The pound was under selling pressure this week, weighed down by record borrowing figures in the UK Budget and the sharpest fall in quarterly economic growth since 1979.
The pound was under selling pressure this week, weighed down by record borrowing figures in the UK Budget and the sharpest fall in quarterly economic growth since 1979. The Chancellor announced the economic downturn could see public sector borrowing rise to £175bn in the current fiscal year and to £173bn in 2010/11, well above his estimates in the Pre-Budget Report in November.
Preliminary official estimate showed UK real GDP contracted by a larger than expected 1.9% in the first quarter of this year, following a 1.6% fall in the previous quarter. The pound ended the week as the worst performing G10 currency against the US$, although recovering from a low of 1.4398 on Budget day to close at 1.4715. Against the euro, which was buoyed by data suggesting the worst of the contraction in the euro zone economy may have passed, the pound eased 2.4% to 1.1091 this week. €/$ rose 1.8% to 1.3267, with the US$ under pressure from weaker than expected labour market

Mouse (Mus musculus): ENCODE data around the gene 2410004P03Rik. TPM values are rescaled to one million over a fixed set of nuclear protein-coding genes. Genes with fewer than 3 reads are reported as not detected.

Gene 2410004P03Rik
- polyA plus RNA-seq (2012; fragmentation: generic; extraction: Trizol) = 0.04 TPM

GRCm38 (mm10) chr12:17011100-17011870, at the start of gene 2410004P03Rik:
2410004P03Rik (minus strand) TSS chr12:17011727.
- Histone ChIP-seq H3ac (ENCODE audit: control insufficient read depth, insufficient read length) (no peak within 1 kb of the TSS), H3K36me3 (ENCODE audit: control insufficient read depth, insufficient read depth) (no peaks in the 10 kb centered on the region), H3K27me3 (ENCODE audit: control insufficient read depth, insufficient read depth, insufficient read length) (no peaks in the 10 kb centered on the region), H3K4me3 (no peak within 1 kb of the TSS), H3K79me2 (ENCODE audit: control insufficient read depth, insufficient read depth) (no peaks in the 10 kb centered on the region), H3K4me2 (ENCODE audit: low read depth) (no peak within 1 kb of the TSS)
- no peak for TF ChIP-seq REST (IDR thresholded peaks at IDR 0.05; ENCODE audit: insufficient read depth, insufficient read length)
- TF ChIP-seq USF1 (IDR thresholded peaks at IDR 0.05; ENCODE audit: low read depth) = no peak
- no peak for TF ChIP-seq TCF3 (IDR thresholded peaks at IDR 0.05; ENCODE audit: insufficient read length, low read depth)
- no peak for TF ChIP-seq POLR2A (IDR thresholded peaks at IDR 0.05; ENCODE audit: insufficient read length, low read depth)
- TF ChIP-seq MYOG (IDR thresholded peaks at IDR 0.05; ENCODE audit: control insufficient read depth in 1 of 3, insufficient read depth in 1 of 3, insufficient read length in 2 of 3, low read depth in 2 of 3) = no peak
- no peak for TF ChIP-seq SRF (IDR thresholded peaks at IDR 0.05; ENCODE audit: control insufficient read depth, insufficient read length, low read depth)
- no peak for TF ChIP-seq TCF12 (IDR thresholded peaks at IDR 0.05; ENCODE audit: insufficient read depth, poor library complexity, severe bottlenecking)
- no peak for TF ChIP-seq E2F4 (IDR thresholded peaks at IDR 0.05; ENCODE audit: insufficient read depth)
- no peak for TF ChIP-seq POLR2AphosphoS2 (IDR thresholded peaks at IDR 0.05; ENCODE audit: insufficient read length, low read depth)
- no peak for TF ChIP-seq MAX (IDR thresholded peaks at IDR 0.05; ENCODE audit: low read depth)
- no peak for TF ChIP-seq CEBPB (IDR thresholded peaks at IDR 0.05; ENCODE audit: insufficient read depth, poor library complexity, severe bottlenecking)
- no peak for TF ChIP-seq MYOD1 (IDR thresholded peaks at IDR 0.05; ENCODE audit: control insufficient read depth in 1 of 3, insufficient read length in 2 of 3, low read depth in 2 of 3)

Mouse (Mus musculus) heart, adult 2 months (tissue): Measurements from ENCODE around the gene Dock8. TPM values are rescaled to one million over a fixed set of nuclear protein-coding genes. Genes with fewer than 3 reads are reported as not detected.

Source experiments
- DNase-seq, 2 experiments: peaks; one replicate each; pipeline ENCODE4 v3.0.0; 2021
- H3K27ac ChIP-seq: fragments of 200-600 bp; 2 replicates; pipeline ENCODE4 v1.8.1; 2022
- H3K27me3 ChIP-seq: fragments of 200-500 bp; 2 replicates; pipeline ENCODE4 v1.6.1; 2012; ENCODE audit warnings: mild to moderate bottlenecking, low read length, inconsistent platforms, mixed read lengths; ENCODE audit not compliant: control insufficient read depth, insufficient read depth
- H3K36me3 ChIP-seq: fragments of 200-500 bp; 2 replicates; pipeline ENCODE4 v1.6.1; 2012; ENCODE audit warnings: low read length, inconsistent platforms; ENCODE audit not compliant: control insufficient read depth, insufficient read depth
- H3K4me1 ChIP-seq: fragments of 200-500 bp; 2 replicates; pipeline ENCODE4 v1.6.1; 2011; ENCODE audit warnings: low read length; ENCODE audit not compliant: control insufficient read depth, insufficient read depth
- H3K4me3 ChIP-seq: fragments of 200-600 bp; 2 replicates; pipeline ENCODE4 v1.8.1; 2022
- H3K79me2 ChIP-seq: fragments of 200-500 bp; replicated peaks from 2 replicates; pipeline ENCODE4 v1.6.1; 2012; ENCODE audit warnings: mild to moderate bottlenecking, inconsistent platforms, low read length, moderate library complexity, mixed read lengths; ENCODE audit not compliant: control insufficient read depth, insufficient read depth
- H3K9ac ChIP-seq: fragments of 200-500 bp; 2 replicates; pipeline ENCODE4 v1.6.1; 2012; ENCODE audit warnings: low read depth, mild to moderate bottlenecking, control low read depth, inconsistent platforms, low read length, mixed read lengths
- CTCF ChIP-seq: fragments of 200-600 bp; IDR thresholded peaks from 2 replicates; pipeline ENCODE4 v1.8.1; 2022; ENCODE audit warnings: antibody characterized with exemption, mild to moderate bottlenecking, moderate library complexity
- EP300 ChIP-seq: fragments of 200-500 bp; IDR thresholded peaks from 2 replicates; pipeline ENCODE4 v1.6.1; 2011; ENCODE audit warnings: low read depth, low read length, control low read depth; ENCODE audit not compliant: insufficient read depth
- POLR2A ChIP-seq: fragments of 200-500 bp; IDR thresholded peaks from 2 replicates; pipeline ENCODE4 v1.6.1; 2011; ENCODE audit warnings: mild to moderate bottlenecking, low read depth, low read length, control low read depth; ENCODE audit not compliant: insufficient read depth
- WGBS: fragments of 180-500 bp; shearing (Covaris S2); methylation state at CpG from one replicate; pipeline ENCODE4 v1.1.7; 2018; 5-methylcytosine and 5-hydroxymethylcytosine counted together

and housing data this week.
The best performing G10 currency this week was the Swedish krona, after the Riksbank cut interest rates by less than expected and also dampened speculation of imminent quantitative easing. In a surprise move, the central bank of Canada cut interest rates to 0.25% from
0.5%, weighing on the loonie, however it later pared its losses after the monetary policy report said quantitative easing was not yet required. In emerging markets, Eastern European currencies were among the biggest gainers this week, led by the Czech koruna.
However, the Polish zloty was under strong selling pressure on concerns that its ambition of early euro membership may be delayed.